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J Rheumatol. 2005 Apr;32(4):602-8.

A pilot study to determine whether disability and disease activity are different in African-American and Caucasian patients with rheumatoid arthritis in St. Louis, Missouri, USA.

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  • 1Division of Rheumatology, Washington University School of Medicine, St. Louis, Missouri 63110, USA.

Abstract

OBJECTIVE:

To compare the levels of disability and disease activity in African-Americans and Caucasians with rheumatoid arthritis (RA) in an academic medical center practice, and to determine whether the differences are independently associated with ethnicity.

METHODS:

Data on socioeconomic, disease related, psychological, and behavioral variables were obtained from 100 outpatients (67 Caucasians, 33 African-Americans) with RA. Functional status was assessed with the Health Assessment Questionnaire (HAQ) and Disease Activity Score (DAS-28). Chi-square and Student t tests were used to test for differences between groups. Multiple regression analysis was used to determine whether ethnicity was associated with these differences independent of other factors known to influence disease outcome.

RESULTS:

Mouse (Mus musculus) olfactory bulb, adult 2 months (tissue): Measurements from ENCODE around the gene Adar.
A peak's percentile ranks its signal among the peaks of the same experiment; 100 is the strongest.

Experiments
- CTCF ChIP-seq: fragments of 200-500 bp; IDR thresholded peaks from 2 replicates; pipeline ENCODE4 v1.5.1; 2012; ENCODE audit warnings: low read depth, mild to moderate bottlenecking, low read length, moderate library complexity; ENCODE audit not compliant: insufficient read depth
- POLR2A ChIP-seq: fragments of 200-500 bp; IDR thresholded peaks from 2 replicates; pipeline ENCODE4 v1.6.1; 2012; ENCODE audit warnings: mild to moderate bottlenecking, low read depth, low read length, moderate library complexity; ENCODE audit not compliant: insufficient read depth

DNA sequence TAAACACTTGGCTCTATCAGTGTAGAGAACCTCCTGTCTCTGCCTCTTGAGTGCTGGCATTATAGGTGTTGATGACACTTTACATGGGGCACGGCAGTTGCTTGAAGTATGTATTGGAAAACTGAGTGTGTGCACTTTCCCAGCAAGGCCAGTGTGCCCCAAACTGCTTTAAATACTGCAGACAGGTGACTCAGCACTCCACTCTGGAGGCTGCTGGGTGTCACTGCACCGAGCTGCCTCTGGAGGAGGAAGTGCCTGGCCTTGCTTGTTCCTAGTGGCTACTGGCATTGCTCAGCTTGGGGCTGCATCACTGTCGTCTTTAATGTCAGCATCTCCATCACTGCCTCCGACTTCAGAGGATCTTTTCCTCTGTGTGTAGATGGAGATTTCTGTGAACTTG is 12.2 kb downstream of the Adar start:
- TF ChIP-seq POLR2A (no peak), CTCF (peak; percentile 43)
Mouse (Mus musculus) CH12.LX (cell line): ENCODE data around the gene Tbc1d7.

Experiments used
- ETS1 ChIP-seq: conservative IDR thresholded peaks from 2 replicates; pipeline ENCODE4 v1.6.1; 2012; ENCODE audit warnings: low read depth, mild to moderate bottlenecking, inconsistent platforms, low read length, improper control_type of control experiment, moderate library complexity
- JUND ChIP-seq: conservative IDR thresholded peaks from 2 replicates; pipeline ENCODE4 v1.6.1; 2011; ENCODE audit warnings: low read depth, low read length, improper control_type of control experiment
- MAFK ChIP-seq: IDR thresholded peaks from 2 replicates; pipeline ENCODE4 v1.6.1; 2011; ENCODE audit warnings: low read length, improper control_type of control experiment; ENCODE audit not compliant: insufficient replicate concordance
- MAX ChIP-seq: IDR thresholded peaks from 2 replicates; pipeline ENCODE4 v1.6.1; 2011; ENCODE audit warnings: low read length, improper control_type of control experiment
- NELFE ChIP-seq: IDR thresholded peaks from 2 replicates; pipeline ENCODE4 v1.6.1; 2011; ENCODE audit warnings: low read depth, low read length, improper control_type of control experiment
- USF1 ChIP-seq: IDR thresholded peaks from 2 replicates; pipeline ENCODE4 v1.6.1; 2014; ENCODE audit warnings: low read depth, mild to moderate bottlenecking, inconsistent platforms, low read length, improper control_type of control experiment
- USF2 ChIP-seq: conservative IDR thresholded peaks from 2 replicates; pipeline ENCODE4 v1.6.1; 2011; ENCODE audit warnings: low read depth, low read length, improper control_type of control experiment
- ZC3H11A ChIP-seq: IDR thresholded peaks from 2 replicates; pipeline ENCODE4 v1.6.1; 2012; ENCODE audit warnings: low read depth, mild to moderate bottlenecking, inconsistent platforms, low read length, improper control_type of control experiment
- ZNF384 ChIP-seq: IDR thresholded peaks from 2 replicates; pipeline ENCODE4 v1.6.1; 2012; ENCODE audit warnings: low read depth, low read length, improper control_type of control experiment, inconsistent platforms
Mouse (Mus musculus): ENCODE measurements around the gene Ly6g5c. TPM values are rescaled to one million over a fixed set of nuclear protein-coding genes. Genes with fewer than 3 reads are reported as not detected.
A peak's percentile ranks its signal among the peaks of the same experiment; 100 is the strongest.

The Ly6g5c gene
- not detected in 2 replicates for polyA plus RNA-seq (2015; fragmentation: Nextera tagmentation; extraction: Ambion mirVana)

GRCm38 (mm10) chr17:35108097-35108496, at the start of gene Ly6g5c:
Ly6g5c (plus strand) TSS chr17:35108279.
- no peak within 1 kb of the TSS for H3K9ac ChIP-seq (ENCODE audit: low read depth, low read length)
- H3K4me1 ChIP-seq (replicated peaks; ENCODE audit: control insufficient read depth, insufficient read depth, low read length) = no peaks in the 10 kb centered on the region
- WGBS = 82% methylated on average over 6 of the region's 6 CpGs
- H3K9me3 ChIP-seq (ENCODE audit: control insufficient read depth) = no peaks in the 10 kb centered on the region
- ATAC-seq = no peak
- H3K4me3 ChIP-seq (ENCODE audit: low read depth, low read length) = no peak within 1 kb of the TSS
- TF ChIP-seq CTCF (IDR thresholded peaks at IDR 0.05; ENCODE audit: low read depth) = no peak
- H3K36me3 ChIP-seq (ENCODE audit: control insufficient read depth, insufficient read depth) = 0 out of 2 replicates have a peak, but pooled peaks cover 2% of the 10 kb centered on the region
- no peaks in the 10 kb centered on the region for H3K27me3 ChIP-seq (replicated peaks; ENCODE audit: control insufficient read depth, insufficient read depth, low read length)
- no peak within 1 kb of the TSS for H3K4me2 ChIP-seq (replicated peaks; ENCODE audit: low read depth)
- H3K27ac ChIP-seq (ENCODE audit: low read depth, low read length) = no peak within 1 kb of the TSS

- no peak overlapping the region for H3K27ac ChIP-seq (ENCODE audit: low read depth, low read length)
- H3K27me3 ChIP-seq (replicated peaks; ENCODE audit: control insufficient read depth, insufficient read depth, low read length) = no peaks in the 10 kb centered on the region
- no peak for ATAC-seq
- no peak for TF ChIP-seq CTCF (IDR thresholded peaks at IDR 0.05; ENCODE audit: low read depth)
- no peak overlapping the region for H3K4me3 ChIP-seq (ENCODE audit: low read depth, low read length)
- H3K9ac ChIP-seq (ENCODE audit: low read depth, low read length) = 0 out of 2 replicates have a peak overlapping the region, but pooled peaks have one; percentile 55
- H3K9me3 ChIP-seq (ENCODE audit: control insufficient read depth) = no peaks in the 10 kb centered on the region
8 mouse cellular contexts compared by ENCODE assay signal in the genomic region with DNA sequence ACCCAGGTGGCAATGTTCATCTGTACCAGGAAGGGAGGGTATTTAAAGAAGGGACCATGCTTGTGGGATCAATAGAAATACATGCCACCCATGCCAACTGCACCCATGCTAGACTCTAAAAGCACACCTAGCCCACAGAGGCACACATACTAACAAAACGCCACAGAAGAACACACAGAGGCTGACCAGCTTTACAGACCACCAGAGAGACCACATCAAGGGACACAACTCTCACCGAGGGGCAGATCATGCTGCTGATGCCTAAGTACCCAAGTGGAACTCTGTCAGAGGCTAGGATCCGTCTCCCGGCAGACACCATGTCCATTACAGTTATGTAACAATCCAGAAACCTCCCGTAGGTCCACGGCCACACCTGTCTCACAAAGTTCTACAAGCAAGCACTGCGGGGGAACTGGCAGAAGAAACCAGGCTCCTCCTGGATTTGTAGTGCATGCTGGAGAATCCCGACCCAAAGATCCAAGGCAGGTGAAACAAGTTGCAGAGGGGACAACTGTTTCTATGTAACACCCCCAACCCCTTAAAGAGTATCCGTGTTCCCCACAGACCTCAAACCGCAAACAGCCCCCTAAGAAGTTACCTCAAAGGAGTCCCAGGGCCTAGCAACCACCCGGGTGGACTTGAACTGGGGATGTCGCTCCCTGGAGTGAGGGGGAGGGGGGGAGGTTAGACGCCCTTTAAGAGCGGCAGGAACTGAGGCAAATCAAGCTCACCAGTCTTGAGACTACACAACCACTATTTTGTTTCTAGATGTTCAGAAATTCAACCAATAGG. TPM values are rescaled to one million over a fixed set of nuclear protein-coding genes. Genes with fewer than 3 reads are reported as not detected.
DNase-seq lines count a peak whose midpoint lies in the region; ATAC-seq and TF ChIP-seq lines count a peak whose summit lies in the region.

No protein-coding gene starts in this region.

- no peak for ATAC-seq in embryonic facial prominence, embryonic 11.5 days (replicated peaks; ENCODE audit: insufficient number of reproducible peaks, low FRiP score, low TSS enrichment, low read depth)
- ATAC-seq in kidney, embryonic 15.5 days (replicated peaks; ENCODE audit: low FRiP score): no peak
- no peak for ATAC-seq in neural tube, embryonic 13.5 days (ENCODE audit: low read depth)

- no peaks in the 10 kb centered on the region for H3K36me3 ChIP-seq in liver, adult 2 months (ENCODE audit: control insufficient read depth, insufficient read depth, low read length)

African-Americans and Caucasians did not differ with respect to age, sex, disease duration, rheumatoid factor positivity, and medication compliance. African-Americans had higher scores than Caucasians for HAQ (1.5 +/- 0.8 vs 0.9 +/- 0.7; p < 0.001) and DAS-28 (5.5 +/- 1.3 vs 4.3 +/- 1.4; p < 0.001). Regression models showed that ethnicity was not independently associated with the higher HAQ and DAS-28 scores when controlled for demographic, socioeconomic, psychological, and behavioral factors. Arthritis self-efficacy approaches significance in the regression model.

CONCLUSION:

HAQ disability and RA disease activity were higher in African-Americans than Caucasians in this sample from an academic medical center practice. However, ethnicity was not independently associated with these outcomes when socioeconomic and psychological factors were taken into account. Improvement in self-efficacy has the potential to improve outcome in African-Americans with RA.

PMID:
15801013
[PubMed - indexed for MEDLINE]
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